This year’s panel of judges featured a diverse group of experts in Canadian media:
- Megha Bahree is an award-winning journalist who has reported stories from across Asia and the U.S. Currently she is the Americas business editor for Al Jazeera Digital and is based in Vancouver.
- Tayo Bero is an award-winning journalist and culture critic whose work covers the intersections of pop culture, social justice, and health and wellness. She is a regular columnist with The Guardian and a former radio producer with the Canadian Broadcasting Corporation.
- Willow Fiddler is Anishiniini Oji-Cree from Sandy Lake First Nation in Treaty 5 territory. She is a national reporter for The Globe and Mail, working out of Thunder Bay, Ontario, and writing about issues affecting Indigenous peoples.
- Peg Fong is a journalism instructor at Langara College in Vancouver and teaches business communication at UBC’s Sauder School of Business and Kwantlen Polytechnic University. She was a reporter at The Toronto Star, The Globe and Mail, Vancouver Sun, and the CBC. She is now the Vancouver correspondent at The Economist.
- Thandiwe Konguavi is a Canadian Church Press, Canadian Association of Black Journalists, and Radio Television Digital News Association Canada award-winning journalist, born in Zimbabwe. She is a web writer and editor of First Person columns at CBC Edmonton. She is also digital producer of CBC’s fall 2023 docuseries Black Life: Untold Stories, debuting on CBC Gem and CBC Network TV in October.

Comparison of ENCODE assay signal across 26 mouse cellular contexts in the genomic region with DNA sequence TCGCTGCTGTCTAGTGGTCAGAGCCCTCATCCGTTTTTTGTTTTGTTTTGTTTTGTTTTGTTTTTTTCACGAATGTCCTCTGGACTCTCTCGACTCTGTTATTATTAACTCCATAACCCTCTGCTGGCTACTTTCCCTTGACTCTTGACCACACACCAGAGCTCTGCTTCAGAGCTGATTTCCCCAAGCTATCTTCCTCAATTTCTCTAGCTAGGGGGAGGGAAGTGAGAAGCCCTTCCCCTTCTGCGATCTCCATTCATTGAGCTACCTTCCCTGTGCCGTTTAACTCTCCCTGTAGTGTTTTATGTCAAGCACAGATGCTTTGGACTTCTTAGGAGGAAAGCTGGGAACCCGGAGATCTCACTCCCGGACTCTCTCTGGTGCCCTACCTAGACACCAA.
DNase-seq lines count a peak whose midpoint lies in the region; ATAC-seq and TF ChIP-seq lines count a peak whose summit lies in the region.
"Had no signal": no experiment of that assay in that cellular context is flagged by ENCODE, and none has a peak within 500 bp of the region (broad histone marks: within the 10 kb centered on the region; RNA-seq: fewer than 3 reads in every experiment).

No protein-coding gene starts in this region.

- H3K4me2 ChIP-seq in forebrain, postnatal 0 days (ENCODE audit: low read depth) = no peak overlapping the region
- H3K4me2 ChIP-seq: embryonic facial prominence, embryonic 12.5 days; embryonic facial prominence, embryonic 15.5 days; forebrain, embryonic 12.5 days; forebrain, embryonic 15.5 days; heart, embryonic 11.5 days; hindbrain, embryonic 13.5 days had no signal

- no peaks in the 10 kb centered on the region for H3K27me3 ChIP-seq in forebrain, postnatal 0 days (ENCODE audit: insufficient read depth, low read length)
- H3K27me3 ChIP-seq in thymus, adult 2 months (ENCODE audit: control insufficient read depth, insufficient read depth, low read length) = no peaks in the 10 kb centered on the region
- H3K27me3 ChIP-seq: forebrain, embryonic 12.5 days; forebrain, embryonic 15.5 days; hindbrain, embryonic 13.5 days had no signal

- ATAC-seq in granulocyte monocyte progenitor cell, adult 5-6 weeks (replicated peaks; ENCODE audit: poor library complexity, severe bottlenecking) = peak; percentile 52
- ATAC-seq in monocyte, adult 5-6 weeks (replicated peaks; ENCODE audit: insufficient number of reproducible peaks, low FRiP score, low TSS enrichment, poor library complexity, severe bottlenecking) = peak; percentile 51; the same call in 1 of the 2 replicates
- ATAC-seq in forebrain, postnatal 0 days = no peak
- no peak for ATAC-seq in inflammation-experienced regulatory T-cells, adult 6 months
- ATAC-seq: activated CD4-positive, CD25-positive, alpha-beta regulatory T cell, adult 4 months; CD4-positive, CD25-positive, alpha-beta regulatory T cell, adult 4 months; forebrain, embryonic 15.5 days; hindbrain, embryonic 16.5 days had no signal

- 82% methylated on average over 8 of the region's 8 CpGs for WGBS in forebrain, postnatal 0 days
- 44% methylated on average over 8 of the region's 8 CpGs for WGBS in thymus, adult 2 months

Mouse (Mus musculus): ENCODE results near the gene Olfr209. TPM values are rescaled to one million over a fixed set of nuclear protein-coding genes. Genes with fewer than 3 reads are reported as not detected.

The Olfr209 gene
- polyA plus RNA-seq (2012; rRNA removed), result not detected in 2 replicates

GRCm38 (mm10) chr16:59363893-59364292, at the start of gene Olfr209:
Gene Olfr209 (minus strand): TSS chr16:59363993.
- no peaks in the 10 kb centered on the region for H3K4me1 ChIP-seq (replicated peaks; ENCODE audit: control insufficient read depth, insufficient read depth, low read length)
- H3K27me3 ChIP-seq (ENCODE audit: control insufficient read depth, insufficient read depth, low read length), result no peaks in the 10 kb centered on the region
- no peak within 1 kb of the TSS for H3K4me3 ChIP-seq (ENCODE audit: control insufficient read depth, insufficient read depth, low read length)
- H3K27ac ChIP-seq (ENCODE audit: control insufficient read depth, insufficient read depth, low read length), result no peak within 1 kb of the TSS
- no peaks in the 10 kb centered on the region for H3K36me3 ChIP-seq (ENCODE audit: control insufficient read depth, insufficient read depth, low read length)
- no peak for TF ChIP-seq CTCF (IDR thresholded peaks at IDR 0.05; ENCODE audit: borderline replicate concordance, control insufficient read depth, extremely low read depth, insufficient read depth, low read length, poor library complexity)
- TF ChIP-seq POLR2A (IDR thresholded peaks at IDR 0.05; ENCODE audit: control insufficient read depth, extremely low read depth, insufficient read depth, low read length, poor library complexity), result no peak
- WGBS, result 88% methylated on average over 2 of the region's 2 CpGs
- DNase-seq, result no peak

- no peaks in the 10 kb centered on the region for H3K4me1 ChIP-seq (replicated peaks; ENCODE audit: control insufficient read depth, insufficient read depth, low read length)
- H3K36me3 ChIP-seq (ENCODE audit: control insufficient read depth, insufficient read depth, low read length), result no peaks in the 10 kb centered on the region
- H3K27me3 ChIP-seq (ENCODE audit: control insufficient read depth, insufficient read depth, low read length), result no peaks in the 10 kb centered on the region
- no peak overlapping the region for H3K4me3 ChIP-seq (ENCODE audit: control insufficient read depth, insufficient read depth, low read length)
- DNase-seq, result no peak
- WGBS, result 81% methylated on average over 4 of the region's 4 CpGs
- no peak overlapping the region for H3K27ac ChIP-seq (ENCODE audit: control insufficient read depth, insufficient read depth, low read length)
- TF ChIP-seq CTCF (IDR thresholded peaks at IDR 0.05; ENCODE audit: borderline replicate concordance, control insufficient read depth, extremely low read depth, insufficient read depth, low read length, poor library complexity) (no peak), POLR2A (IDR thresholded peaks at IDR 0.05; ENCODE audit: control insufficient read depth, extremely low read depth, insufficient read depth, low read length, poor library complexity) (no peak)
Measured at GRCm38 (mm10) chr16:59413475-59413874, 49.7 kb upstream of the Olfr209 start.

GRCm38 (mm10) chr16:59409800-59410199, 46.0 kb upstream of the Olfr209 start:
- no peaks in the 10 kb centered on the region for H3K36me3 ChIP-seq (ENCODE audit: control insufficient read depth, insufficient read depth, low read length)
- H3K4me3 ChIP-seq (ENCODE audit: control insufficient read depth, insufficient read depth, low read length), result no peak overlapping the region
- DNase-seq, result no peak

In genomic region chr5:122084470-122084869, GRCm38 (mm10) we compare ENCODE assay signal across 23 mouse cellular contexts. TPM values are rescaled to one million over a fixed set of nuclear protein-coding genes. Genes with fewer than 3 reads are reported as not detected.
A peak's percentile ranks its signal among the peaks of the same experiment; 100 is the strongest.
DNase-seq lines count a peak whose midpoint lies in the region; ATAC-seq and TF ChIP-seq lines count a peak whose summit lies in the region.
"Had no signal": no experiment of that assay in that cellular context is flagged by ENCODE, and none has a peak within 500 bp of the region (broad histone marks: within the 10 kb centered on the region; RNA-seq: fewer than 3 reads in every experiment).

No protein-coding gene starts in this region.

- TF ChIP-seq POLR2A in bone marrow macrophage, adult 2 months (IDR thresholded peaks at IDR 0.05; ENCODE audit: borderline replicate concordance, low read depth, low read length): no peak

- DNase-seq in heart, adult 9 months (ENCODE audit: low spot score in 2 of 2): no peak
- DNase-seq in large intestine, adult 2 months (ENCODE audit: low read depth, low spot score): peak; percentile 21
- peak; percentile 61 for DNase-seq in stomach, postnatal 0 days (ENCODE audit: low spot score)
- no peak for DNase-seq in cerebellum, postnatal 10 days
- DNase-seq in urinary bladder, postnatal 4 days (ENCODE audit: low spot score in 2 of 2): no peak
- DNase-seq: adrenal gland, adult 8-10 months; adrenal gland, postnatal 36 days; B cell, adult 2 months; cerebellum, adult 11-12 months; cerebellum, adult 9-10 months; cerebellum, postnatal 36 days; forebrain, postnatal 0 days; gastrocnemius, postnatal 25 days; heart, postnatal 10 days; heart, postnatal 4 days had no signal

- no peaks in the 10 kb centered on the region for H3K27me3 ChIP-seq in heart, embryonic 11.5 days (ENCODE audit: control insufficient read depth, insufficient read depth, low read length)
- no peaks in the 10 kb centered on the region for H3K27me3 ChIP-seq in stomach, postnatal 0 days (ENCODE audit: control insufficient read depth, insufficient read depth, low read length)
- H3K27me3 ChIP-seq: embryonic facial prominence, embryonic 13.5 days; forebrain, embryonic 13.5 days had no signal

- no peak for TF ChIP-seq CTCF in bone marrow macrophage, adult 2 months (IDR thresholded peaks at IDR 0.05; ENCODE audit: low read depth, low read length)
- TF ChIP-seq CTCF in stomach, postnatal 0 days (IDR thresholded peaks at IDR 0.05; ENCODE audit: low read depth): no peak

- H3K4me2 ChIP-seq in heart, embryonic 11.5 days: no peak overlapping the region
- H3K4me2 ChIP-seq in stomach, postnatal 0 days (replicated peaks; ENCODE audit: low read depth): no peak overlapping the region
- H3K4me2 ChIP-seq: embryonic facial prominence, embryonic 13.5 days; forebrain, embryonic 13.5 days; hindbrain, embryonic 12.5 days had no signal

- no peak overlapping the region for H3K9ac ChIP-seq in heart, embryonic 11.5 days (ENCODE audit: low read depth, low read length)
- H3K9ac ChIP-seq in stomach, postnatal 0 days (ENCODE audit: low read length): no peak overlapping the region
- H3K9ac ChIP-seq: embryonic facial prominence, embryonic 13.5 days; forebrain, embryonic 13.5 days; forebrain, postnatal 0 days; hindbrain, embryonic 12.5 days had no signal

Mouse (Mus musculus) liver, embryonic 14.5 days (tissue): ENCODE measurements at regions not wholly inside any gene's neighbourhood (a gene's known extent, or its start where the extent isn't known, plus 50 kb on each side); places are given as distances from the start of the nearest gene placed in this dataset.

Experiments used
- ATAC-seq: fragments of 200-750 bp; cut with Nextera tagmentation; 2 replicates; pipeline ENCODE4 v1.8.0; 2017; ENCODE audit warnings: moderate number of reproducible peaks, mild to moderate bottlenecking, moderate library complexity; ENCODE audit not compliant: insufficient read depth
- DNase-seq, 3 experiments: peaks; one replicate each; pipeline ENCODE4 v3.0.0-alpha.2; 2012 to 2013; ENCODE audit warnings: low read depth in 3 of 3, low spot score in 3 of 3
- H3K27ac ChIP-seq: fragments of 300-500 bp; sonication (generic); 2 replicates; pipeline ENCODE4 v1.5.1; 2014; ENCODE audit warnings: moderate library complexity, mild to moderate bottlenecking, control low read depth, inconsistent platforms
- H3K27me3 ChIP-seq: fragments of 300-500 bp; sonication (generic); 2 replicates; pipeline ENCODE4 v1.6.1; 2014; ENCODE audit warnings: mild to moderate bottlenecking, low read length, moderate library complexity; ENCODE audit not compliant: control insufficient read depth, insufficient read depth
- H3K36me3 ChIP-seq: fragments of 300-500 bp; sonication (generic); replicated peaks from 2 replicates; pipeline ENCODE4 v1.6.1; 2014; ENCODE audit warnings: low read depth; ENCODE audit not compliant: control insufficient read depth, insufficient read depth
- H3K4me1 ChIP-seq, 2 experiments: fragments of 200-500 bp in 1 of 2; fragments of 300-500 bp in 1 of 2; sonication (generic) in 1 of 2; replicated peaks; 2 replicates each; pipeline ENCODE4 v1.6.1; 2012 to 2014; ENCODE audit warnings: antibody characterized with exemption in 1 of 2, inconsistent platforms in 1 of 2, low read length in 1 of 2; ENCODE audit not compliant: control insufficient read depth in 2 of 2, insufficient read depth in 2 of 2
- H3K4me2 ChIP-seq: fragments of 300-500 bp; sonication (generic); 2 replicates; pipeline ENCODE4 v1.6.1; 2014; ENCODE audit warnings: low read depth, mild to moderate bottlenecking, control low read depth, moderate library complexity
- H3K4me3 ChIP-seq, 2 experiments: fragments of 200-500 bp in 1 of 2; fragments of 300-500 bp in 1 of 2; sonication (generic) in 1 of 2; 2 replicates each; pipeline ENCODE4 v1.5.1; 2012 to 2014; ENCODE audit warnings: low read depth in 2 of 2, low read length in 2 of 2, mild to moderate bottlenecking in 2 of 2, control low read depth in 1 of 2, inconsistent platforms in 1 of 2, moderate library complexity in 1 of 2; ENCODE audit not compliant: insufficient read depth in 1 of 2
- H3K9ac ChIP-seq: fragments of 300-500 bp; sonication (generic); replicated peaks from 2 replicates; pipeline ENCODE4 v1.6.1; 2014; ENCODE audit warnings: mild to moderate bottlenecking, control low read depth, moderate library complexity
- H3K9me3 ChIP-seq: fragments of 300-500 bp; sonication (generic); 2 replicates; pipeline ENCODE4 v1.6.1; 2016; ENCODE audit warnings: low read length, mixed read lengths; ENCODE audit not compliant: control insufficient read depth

- Justin Ling is an award-winning investigative journalist who covers national security, policing, politics, and plenty of other things. He is also the author of Missing from the Village, and he hosted the podcasts The Village and The Flamethrowers.
- Toronto Metropolitan University associate professor Asmaa Malik’s research and teaching interests focus on journalism innovation, equity in media, and collaborative approaches to graduate supervision. She has held several editorial leadership roles at the Montreal Gazette and Toronto Star, and her work has appeared in The Washington Post, The Walrus, and the Star.
- Vinita Srivastava is a journalist, educator, and media innovator. She is the host and producer of Don’t Call Me Resilient, the Conversation’s weekly news podcast on race. She has reported internationally from places like New York, Mumbai, and Johannesburg and has worked in both big and community media organizations, including: the New York Times Magazine, Savoy, VIBE, the Village Voice, and WBAI and CKLN Radio.
“We are honoured to have the participation of such a remarkably diverse, experienced, and accomplished panel of judges,” Nivyabandi said. “You, too, represent the best Canadian journalism has to offer, and we thank you for helping us celebrate the outstanding achievements of your peers.”